If the limiter output of this module is never going to be used, it is advisable to omit the 51 ohm pull-up resistors on pin 12 & 13, and the 390 ohm current setting resistor on pin 9. This will lower overall power consumption and eliminate any possibility of limiter feedback oscillations.
It should be noted that this module is extremely sensitive to outside noise influence and temperature. It is important that this module be totally shielded without any of its connections exposed to the outside, and it should be mounted in the coolest spot possible.
Below is the AD8306 logarithmic detector module's RF input power (10.7 MHz) to DC voltage (MAGVOLTS) mapping. With an open on the IF input, the output was 0.457 volts and with a 50 ohm load the output was 0.372 volts. That will be the baseline for minimum signal detection which is around -100 dBm. The logarithmic output voltage slope is 20 mV/dB.RF Input (dBm) MAGVOLTS Output (Volts) -100.0 0.374 -90.0 0.397 -80.0 0.524 -70.0 0.722 -60.0 0.924 -50.0 1.126 -40.0 1.331 -30.0 1.534 -20.0 1.737 -10.0 1.947 0.0 2.155 +10.0 2.367
That mapping is for the logarithmic detector module only. The finished spectrum analyzer will require a proper calibration which will result in slightly different output voltages because of the losses in the mixers/filters and gain from the 10.7 MHz IF amplifier.
The logarithmic detector module must be preceded by a narrowband resolution filter stage to limit the input noise and to help further increase the maximum signal detection sensitivity.
Pictures & Construction Notes
Overview of the logarithmic detector circuit board before the installation of the AD8306.
The Analog Devices AD8306 will be mounted on an optional 16-pin SOP-to-DIP carrier board for easier soldering.
The 10.7 MHz IF input from the resolution filter is on the left side.
The white box device is the Mini-Circuits ADC-20-4 directional coupler providing the -20 dB tap.
The black box device is the Mini-Circuits T16-1 impedance matching (50-to-800 ohm) transformer.
Note that the index mark on the Mini-Circuits T16-1 is pin 6!
The +5 VDC power supply for the logarithmic detector circuit should be from a very stable and fairly low-noise regulator, like a Sieko S-81250SG, but a regular 78L05 will do.
The SOT-89 device is a Sieko S-81250SG precision 5 volt regulator.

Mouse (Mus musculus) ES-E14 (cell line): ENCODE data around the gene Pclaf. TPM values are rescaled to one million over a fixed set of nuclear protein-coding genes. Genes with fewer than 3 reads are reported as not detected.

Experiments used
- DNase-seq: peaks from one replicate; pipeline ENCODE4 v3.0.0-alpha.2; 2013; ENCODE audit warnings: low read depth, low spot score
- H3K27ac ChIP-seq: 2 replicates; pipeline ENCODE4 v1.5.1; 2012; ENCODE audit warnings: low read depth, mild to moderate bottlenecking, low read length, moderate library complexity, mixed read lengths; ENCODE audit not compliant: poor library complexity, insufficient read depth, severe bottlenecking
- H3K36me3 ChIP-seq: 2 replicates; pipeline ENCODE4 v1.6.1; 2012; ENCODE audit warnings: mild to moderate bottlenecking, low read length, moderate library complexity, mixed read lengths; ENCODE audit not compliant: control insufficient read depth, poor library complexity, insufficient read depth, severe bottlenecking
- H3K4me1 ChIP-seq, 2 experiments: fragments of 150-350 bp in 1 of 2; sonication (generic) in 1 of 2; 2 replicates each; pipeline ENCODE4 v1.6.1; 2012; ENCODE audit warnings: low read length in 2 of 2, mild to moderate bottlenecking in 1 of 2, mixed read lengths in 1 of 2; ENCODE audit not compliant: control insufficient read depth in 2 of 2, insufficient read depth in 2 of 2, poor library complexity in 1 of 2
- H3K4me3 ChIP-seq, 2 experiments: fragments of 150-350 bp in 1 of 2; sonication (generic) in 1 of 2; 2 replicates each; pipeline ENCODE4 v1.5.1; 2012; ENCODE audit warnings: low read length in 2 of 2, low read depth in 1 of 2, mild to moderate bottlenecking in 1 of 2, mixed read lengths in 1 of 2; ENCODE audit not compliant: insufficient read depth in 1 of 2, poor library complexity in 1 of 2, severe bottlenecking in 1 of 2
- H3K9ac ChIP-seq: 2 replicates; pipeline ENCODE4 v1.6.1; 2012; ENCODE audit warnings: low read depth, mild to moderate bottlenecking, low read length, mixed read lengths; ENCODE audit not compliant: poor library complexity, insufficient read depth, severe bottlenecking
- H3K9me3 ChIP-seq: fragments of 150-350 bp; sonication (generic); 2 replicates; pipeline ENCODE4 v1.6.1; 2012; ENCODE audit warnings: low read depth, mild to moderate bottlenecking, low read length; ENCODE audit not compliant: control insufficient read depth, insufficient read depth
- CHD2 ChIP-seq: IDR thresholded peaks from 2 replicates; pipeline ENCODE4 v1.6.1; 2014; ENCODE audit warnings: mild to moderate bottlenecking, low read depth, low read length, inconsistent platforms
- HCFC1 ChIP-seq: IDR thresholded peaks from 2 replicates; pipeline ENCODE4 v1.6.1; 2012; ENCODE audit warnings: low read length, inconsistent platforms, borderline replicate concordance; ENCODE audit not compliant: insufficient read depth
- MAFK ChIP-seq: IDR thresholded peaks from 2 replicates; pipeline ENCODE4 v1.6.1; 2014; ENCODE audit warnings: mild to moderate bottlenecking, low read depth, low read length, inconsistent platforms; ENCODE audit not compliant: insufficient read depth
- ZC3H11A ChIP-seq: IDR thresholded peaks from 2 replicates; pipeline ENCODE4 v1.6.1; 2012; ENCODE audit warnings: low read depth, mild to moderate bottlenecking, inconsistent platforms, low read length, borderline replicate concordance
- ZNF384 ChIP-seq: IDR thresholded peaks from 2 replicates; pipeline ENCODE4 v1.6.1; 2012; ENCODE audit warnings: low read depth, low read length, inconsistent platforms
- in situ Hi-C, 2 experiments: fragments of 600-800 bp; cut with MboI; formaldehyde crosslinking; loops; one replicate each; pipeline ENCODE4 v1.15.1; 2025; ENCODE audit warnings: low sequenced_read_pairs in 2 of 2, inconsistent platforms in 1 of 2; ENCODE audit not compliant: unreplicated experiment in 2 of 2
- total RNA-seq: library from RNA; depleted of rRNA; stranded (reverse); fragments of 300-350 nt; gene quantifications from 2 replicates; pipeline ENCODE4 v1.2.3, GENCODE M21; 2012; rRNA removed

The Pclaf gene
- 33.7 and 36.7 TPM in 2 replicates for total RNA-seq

Overview of the bottom of the printed circuit board.
These are the traces for the limited IF output and the directional coupler output which are connected back to the case's SMA connectors.
Installing the Analog Devices AD8306 with the SOP-to-DIP carrier board.
Technically, this device should be surface-mounted without the carrier board, but at 10.7 MHz we can get away with a little bit of extra inductance.
Note the 1000 pF low-leakage polystyrene filter capacitor on the MAGVOLTS output. This video filter capacitor should be of high quality and non-microphonic.
Completed overview of the logarithmic detector.
It's mounted inside an old 800 MHz cellular phone receive pre-amplifier case.
Four SMA jacks are used for the 10.7 MHz IF Input (bottom), -20 dB IF Tap (right-side, bottom), Limited IF Output (right-side, top) and the MAGVOLTS (top) output.
A 1000 pF feed-through capacitor is used for the +12 VDC power input.
The AD8306 mounted on the SOP-to-DIP carrier board was just a little too high to fit inside the case, so I had to mill out a little bit of the top cover plate so it would sit flat.
The lid of the case has a few stick-on ferrite EMI absorption plates (Digi-Key Part: 240-2264-ND). These are optional, but the idea is to help reduce any radiated interference from the limited IF output from creating spurious images on the spectrum analyzer display.
Finished case overview.
I had to add right-angle SMA jacks as the rack-mount case I'll be mounting these modules in is just a little too small.
The MAGVOLTS output of this module will then be connected to the 16-bit Analog-to-Digital Converter stage before being processed by the computer.
Oscilloscope view of the limited IF output signal.
The limiting action kicks in at around a -77 dBm IF input and remains constant up to +10 dBm.
The output signal is a square wave representation of the input IF signal at around 50 millivolts peak-to-peak.
The limited IF output signal should be very well shielded to prevent feedback oscillation or spurious images from being created.
Notes & Links
- GBPPR Vision #19: Scotty's Spectrum Analyzer - Part 4 Tips for constructing the logarithmic detector for the Scotty Spectrum Analyzer project.
- Mini-Circuits ADC-20-4 20 dB Directional Coupler (240k PDF)
- Mini-Circuits T16-1 RF Transformer (242k PDF)
- Analog Devices AD8306 100 dB High-Precision Limiting-Logarithmic Amplifier (407k PDF)
- Sieko S-812XXSG High-Precision Voltage Regulators (346k PDF)